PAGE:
Cops Betray Sheriffs Dept. Inmate Visitor Beating Ring, Sign Plea Deals

Five deputies with the Los Angeles county sheriff’s department have been tight lipped since 2010 when federal authorities first launched investigations into a jail beating ring that targeted visitors of inmates.

Federal prosecutors allege the deputies beat visitors to the Los Angles county jail in a windowless, secluded room and then wrote false reports claiming the victims had instigated violence.

Now, two of those officers have broken ranks and signed plea agreements, meaning they could be utilized by prosecutors to testify against other officers, the Los Angeles Times reported Monday.

Officers Noel Womack and Pantamitr Zunggeemoge reached a deal regarding the primary case in question which involved a man visiting his brother in the Los Angeles County Jail in 2011.

At the time, officers claimed that Gabriel Carillo had fought with them in a waiting area and had to be restrained. The five deputies involved in the struggle denied the man’s allegations that he had been handcuffed and beaten without cause.

Deputy Womack ended years of denial by admitting officers did in fact brutalize Carillo, who was handcuffed and held to the floor in a room at the sheriff’s department’s main jail facility.

Carrillo was attacked on Feb. 26, 2011, after deputies found him carrying a cellphone in the waiting area, a violation of jail rules – a civil-rights lawsuit filed by the man says.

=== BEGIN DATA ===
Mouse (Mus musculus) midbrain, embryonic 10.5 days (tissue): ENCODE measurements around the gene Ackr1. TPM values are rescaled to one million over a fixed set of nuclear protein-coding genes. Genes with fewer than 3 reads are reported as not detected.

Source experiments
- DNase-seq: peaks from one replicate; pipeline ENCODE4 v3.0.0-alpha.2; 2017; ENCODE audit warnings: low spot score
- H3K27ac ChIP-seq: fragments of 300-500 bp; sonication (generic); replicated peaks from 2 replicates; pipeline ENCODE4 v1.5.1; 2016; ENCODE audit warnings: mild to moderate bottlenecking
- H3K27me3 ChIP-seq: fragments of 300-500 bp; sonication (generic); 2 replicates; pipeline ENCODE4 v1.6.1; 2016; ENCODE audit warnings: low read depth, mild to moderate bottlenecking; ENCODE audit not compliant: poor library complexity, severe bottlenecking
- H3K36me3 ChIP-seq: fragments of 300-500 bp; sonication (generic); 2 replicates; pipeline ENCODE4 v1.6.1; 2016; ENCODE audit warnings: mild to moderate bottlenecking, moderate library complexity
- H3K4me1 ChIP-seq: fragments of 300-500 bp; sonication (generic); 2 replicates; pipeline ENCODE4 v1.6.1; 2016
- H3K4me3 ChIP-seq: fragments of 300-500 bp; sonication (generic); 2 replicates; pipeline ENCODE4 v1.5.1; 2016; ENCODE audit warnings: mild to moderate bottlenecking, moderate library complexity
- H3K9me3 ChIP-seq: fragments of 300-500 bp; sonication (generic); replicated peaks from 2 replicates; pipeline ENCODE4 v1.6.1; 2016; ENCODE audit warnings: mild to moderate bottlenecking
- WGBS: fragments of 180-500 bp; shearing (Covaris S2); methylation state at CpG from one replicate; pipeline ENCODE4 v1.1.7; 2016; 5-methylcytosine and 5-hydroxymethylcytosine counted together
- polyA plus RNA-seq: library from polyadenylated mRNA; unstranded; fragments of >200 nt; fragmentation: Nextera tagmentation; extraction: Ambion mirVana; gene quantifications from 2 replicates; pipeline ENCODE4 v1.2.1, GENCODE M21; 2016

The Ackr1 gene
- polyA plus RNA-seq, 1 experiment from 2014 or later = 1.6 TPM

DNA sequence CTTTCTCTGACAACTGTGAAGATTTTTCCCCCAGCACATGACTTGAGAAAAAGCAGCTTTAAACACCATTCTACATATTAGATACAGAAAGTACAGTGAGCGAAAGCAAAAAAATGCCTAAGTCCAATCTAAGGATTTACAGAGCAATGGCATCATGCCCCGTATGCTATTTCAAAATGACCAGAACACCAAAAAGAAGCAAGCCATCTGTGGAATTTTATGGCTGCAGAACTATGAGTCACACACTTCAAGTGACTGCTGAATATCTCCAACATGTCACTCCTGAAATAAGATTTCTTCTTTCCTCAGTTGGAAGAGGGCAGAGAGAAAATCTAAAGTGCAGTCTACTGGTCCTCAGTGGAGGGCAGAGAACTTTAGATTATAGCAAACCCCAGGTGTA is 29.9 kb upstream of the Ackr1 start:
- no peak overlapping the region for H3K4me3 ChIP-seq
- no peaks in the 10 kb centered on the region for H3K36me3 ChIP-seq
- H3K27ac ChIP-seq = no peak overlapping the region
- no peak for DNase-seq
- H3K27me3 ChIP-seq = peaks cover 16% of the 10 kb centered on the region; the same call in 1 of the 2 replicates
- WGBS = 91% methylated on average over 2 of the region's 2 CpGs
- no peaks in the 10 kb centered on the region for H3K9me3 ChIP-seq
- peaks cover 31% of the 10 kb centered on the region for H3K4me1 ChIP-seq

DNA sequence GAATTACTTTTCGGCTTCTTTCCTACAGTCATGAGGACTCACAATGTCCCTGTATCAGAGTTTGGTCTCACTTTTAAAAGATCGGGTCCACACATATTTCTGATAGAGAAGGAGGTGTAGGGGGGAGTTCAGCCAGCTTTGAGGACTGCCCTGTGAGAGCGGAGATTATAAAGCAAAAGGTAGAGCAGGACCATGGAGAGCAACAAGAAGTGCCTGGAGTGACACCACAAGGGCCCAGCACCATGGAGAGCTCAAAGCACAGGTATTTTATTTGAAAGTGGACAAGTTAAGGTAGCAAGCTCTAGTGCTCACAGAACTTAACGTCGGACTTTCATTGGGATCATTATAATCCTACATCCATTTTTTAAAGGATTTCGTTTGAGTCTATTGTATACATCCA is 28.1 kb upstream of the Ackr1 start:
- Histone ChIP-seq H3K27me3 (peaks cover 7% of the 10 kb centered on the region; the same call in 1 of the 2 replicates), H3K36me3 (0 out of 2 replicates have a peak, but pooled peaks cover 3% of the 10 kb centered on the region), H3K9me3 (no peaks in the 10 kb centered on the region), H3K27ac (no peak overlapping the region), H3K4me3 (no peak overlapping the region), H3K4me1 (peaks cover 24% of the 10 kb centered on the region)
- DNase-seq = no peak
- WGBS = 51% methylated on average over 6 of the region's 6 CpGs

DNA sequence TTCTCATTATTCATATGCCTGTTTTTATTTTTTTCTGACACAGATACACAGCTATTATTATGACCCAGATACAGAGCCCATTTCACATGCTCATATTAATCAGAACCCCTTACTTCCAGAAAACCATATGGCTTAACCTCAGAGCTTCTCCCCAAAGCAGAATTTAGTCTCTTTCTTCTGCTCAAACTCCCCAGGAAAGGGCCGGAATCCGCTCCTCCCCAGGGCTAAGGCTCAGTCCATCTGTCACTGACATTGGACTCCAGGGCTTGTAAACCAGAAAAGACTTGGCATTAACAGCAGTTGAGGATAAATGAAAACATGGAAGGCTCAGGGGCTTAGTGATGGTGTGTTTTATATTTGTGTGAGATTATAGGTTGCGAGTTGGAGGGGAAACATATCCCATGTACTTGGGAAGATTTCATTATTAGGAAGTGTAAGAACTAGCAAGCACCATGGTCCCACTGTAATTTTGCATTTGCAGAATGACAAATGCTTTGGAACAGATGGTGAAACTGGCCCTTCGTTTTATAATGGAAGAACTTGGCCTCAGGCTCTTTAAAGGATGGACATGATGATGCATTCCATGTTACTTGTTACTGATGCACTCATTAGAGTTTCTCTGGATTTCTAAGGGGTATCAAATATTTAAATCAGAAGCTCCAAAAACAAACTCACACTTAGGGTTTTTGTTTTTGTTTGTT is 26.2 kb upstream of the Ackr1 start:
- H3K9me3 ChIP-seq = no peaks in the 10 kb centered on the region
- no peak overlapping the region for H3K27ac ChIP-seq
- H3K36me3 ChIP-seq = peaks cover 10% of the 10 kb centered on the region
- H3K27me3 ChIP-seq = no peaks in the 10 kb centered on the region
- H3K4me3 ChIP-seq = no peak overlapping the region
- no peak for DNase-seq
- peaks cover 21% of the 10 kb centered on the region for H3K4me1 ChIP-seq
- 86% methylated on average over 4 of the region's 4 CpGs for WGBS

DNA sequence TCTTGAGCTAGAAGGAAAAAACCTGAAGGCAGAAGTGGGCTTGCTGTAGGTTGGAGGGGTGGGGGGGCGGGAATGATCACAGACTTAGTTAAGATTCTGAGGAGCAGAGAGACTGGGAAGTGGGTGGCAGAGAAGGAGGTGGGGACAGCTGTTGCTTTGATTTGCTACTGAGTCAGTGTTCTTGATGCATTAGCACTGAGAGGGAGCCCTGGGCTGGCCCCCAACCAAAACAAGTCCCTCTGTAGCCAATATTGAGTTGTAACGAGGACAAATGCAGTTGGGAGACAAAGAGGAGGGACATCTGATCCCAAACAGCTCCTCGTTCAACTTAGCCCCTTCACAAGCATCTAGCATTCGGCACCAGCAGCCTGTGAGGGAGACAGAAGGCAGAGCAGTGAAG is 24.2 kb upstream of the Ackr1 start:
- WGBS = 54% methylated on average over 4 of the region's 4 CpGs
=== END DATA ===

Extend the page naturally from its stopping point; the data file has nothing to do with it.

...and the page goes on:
After discovering the cellphone, deputies said they handcuffed Carrillo and escorted him to a booking room.

The officers claimed that when they released one of Carrillo’s hands for fingerprinting, he swung his elbow at them before a supervisor ordered the deputies to use force and restrain him.

Carrillo alleged in his lawsuit, however, that both of his hands were handcuffed behind his back the entire time and the attack was unprovoked. He said he was beaten until he blacked out and then, when he came to, was sprayed with mace.

Carrillo was charged with battery, resisting deputies and attempting to escape arrest. He faced up to 14 years in prison, but all charges were dropped against him a week before trial.

Deputy Womack has now agreed to plead guilty to a felony charge that he lied to FBI agents when he said he did not know if Carillo was handcuffed or not.

Deputy Zunggeemoge, who had faced allegations of abuse and dishonesty, also entered a guilty plea earlier this year, court records show – but that agreement with prosecutors was sealed by a judge, keeping its contents secret.

The plea deals mark the first time in two decades that a sheriff’s deputy has been convicted in federal court of crimes related to excessive force.

The five deputies begin their criminal trial on 16 June.

Prosecutors have painted Sergeant Eric Gonzalez as the ringleader of the group, who fostered abusive behavior against inmates and their visitors. Gonzalez, as well as the other implicated deputies, Sussie Ayala and Fernando Luviano, maintain their innocence and have pleaded not guilty.

In the civil-rights lawsuit, approved and finalized by the Los Angeles County Board of Supervisors last year, Carillo was awarded $1.2 Million.

Carrillo, pictured above, said he suffered a broken nose, extreme bruising, and facial paralysis as a result of the incident, but has since recovered with no permanent damage.

Asa J

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